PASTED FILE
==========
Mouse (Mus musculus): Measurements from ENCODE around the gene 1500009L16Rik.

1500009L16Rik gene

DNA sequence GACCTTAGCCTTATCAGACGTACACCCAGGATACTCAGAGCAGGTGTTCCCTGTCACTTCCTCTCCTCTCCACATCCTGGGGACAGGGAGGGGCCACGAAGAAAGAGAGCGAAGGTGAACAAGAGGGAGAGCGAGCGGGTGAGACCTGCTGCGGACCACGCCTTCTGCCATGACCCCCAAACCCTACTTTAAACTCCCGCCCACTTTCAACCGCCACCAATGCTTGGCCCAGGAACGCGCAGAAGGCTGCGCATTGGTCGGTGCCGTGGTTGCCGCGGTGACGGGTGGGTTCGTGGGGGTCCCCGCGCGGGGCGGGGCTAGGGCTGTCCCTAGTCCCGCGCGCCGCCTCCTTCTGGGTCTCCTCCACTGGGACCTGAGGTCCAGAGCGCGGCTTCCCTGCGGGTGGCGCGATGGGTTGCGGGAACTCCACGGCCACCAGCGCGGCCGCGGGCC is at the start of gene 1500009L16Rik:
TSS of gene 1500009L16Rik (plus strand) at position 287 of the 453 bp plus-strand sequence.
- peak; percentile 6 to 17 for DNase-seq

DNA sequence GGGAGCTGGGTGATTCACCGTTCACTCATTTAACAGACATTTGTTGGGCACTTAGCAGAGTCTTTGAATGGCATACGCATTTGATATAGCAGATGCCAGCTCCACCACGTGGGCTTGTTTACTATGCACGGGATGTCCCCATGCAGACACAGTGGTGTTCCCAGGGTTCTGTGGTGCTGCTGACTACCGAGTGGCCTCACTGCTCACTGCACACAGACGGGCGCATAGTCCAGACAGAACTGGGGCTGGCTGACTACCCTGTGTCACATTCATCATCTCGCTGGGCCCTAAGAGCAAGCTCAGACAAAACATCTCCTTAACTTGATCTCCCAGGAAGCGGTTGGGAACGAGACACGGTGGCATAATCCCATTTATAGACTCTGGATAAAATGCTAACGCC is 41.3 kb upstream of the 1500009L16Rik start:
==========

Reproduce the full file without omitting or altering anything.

Mouse (Mus musculus): Measurements from ENCODE around the gene 1500009L16Rik.

1500009L16Rik gene

DNA sequence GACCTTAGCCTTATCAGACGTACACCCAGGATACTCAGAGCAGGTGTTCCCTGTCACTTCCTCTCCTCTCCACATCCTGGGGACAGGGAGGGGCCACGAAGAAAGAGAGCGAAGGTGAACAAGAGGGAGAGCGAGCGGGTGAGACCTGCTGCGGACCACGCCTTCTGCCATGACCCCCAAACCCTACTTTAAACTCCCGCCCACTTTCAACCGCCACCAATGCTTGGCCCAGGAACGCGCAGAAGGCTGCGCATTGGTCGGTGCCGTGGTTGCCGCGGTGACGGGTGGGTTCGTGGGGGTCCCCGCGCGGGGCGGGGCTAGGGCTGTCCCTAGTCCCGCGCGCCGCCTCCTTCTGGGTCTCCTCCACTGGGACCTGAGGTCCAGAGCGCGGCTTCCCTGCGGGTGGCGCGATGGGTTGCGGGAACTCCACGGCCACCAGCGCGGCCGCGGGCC is at the start of gene 1500009L16Rik:
TSS of gene 1500009L16Rik (plus strand) at position 287 of the 453 bp plus-strand sequence.
- peak; percentile 6 to 17 for DNase-seq

DNA sequence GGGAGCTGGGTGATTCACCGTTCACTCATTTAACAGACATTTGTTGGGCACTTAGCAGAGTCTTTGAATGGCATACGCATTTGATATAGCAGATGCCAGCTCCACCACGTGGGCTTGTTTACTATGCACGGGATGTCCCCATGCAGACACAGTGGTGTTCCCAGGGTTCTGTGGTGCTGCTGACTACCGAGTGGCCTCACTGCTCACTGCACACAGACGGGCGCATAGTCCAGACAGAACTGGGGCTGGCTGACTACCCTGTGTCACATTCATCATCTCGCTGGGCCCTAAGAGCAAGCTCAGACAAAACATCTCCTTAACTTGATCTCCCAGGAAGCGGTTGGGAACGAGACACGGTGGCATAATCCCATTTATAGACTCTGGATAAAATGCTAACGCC is 41.3 kb upstream of the 1500009L16Rik start: